Have students convert the measurements on the Classroom Activity Sheet to metric units and then solve the problems. The following Web sites show how to convert between the English and the metric systems of measurement.To convert from English to metric: Metric Conversion 1 To convert from metric to English: Metric Conversion 2

 1 Suppose there were no units for measuring length. Hypothesize how lengths might be described. Then discuss how measuring length would be different without inches. Finally, discuss why having a range of units for measuring length, such as inches and feet, to choose from is necessary. 2 Would you measure a pencil in feet? A hallway in inches? Discuss whether these approaches make sense or whether using different units would be better. 3 Hypothesize about the possibility of developing a new standard unit for measuring length. Plan the unit. Explain whether the unit would be shorter than 1 inch, between 1 inch and 1 foot, between 1 foot and 1 yard, between 1 yard and 1 mile, or longer than 1 mile. Express the unit in terms of inches, feet, yards, or miles. Debate the advantages of the new unit. 4 Discuss some careers in which being able to measure or estimate length is essential. Some examples are jobs in architecture and construction, interior design, and medicine. 5 Suppose you were asked to design a room for young people in a neighborhood community center. You would need to tell the planners how big the room should be, whether a basketball hoop should be installed, whether the room should be divided into different sections, how many gallons of paint would be needed to paint the space, and how many sheets of flooring would be needed. How would you go about making these decisions? Would you use estimation, measuring, or both? What would your plan look like? 6 State whether you agree or disagree with each of the following, and defend your position. An estimate is not a guess. If you can measure, why estimate? Linear measurements are not useful in everyday life. Unless a measurement is exact, what good is it?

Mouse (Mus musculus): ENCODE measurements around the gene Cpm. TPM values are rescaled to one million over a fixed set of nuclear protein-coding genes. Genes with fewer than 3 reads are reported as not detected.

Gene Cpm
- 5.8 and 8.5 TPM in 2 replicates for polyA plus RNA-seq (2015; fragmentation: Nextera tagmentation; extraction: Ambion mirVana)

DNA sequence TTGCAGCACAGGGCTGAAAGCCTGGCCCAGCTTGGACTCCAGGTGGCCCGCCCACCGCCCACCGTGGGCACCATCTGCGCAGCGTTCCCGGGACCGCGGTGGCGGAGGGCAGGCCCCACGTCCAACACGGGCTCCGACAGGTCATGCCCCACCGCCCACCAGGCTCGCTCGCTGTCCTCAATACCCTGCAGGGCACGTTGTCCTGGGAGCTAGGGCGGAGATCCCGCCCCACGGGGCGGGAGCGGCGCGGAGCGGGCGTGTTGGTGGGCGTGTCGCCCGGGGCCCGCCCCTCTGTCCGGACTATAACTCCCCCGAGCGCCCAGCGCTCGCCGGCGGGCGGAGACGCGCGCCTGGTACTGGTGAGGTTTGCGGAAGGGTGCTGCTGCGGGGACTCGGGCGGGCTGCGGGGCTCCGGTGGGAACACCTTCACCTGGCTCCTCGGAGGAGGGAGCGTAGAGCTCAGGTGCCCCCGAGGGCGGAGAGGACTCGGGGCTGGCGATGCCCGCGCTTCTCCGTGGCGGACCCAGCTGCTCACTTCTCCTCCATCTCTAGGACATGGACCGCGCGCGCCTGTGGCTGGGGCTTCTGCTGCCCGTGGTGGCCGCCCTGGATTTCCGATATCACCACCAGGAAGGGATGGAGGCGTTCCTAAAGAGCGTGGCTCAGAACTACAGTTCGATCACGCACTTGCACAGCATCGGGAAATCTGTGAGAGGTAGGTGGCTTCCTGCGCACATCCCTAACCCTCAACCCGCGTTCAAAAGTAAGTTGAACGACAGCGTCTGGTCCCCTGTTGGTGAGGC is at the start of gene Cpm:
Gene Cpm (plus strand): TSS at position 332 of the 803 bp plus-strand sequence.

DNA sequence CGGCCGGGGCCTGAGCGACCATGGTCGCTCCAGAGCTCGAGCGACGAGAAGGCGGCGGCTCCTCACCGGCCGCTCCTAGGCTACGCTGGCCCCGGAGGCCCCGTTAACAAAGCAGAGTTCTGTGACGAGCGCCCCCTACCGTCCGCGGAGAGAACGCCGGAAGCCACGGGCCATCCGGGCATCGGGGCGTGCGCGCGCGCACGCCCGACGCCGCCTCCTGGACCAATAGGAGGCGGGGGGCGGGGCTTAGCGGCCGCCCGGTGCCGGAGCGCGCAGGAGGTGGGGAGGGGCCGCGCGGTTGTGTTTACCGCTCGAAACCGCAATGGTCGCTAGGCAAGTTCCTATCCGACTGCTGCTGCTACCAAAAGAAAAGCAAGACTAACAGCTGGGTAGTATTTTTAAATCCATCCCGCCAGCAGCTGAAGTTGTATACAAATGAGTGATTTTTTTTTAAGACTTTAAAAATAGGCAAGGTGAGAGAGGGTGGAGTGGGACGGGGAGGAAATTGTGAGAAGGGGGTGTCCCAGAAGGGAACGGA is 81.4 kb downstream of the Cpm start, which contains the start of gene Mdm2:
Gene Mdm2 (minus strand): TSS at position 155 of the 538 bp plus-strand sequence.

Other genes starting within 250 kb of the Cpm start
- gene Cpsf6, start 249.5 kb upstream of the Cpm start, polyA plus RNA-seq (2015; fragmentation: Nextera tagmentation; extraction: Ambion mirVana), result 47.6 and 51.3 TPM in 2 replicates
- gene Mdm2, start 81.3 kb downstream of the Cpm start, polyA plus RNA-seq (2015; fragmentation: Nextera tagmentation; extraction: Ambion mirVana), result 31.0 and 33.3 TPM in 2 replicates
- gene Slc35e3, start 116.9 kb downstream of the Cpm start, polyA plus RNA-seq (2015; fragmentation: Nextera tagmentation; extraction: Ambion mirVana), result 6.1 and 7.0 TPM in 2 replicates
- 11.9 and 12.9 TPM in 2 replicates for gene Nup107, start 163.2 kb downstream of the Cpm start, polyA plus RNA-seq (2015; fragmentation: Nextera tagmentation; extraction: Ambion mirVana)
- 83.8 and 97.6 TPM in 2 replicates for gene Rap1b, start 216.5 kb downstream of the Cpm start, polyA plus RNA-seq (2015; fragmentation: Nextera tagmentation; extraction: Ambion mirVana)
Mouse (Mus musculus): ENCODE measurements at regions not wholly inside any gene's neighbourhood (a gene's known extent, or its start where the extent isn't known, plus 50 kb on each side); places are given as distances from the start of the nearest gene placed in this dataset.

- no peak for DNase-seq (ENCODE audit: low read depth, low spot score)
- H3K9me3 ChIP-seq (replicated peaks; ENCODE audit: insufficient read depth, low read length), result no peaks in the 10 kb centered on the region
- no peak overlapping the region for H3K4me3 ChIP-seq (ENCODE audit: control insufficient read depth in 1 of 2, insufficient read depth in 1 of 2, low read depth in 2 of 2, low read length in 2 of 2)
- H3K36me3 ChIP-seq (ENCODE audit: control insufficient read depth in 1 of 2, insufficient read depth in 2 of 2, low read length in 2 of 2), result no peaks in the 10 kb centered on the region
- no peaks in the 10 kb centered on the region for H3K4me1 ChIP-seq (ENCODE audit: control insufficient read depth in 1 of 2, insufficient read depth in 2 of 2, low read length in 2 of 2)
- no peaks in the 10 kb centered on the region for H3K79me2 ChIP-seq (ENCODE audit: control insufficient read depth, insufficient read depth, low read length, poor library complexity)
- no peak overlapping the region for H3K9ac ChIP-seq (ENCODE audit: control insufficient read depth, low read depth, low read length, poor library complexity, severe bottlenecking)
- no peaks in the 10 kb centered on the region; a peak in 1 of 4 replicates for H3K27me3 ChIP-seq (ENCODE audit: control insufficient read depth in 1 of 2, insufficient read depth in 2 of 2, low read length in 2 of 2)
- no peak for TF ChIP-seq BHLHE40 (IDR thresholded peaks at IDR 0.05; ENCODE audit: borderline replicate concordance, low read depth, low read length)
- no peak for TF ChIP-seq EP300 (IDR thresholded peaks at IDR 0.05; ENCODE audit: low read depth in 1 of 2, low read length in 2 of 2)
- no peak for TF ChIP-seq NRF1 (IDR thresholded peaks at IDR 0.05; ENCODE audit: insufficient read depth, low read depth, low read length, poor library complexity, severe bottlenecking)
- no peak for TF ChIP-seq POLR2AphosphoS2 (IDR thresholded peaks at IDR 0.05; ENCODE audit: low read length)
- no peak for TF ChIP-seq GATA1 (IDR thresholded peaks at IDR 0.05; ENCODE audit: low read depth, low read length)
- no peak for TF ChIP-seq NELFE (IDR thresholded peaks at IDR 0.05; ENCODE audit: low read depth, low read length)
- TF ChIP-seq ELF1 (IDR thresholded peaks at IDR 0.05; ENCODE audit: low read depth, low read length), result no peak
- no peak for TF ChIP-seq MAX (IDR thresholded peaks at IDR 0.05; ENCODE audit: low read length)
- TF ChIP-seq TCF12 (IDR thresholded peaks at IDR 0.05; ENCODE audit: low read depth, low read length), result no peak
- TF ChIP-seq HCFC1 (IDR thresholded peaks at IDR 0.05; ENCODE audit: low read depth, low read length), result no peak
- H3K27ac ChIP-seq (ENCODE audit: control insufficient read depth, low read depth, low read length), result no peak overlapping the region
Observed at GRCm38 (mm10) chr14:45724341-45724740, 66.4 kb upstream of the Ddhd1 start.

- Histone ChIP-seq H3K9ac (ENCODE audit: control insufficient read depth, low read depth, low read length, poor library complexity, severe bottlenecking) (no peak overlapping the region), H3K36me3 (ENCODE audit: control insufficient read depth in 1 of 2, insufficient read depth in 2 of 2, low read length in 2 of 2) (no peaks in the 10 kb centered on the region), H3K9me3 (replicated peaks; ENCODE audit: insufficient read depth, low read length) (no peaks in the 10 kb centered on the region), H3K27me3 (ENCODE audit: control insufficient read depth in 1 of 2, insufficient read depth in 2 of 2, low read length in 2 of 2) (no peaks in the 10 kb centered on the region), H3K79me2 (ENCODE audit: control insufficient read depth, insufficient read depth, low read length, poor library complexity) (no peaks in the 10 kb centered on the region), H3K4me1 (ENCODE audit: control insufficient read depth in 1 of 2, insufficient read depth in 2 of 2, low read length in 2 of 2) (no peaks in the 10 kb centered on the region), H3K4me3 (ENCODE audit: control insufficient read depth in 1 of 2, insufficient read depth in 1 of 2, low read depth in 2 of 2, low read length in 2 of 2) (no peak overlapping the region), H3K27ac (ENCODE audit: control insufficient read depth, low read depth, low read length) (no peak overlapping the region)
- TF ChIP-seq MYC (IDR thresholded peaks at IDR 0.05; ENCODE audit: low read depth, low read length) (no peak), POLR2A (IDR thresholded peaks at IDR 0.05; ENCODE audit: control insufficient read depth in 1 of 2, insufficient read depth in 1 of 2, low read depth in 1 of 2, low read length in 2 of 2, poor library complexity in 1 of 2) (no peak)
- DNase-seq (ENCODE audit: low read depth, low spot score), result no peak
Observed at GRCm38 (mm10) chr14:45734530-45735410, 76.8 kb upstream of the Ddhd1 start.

Use the following three-point rubric to evaluate how well students measure, how well they estimate, and how well they describe the strategies they used to solve the problems. Three points:accurate measurements, sound judgment, and good understanding of linear relationships; reasonable estimates; communication of decisions about measuring or estimating length Two points:mostly accurate measurements, some judgment, and some understanding of linear relationships; somewhat reasonable estimates; some communication of decisions about measuring or estimating length One point:some accurate measurements and a basic understanding of linear relationships; a few reasonable estimates; communication of a few aspects of measuring or estimating length